DISCLOSURE OF THE INVENTION According to one aspect of the present invention, there is thus generally provided an insulated, self- annealing enclosure for heated sheet metal coils. In another aspect of the invention, the enclosure comprises an enclosure body for encasing one or more heated coils, having an open bottom for receiving the heated coils and a floor that sealingly engages the open bottom of the enclosure body. According to another aspect, the present invention provides a method of producing annealed sheet metal coils in a batch production comprising loading a first batch of coils into an annealing furnace and heating the coils until a predetermined temperature is reached on an outer envelope of the coils. Next, the first batch of heated coils is transferred from the furnace to an insulated, self-annealing enclosure. A second batch of coils is then loaded into the annealing furnace. According to yet another aspect of the present invention, there is provided a method for annealing coiled sheet metal, comprising heating the coil in an annealing furnace until a predetermined temperature is reached on an outer envelope of the coil, then removing the heated coil from the furnace and loading it in an insulated, self-annealing enclosure and finally, holding the heated coil inside the enclosure for a predetermined length of time to soak the coil.

BRIEF DESCRIPTION OF THE DRAWINGS Preferred embodiments of the present invention are described below, in conjunction with the accompanying figures, wherein: Fig. 1 is a perspective view of a first embodiment of the enclosure of the present invention in a closed position; Fig. 2 is a perspective view of Fig. 1 in an open position, loaded with a coil; Fig. 3 is a perspective view of Fig. 1 showing one half of the enclosure, loaded with a coil; Fig. 4 is a cross sectional view of Fig. 1, together with a coil; Fig. 5a is a perspective view of a second embodiment of the enclosure, with a movable floor; Fig. 5b is a cross sectional view of Fig. 5a; Fig. 6a is a perspective view of the embodiment of Fig. 5a, showing a transfer pallet and the movable floor; Fig. 6b is a cross sectional view of Fig. 6a; Fig. 7a is a perspective view of the embodiment of Fig. 5a, in a closed position; Fig. 7b is a cross sectional view of Fig. 7a; and Fig. 8 is an elevation view of a typical annealing furnace for use with the present invention.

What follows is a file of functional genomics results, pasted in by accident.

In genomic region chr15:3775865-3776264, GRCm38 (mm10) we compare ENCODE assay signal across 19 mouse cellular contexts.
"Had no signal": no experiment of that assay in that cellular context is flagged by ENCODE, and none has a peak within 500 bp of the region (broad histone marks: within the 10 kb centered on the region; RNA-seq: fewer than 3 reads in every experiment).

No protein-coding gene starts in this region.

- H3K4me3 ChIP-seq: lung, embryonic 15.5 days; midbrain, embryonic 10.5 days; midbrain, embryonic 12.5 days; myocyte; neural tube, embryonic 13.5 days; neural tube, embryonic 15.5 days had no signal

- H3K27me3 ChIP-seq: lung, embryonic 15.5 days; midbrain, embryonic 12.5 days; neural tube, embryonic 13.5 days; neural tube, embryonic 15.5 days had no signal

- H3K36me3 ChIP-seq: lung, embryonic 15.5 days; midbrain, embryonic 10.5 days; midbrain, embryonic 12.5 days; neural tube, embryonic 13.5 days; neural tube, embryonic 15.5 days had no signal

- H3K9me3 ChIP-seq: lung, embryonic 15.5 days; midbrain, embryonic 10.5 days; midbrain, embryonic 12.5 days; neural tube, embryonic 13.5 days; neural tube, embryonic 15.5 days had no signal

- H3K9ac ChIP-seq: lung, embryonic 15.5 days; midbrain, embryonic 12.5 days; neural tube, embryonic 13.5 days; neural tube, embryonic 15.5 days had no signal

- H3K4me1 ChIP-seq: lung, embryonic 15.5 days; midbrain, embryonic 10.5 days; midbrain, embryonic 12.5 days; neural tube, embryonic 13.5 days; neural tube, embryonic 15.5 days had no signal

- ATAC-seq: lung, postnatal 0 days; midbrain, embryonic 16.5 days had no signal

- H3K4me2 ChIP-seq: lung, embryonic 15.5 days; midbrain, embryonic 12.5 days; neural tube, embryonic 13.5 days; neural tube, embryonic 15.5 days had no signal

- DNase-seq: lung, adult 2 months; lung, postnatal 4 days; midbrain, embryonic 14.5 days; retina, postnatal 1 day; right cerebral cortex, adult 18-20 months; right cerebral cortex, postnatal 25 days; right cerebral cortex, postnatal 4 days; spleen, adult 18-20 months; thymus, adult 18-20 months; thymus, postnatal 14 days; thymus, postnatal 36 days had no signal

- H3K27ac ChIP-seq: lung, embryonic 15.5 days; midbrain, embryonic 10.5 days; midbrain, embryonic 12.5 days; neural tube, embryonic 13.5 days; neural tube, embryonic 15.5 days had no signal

BEST MODES FOR CARRYING OUT THE INVENTION The present invention allows for the furnace to be used exclusively to heat the coils, while heat soaking is conducted outside of the furnace, in a self-annealing enclosure. The self-annealing enclosure is much less expensive to operate than the furnace, as it comprises an insulated box with no burners, valves or controllers.

In removing the coils as soon as the heating phase is completed, the furnace is made available earlier for a new batch of coils, which in turn reduces the turn- around time of the furnace and increases productivity.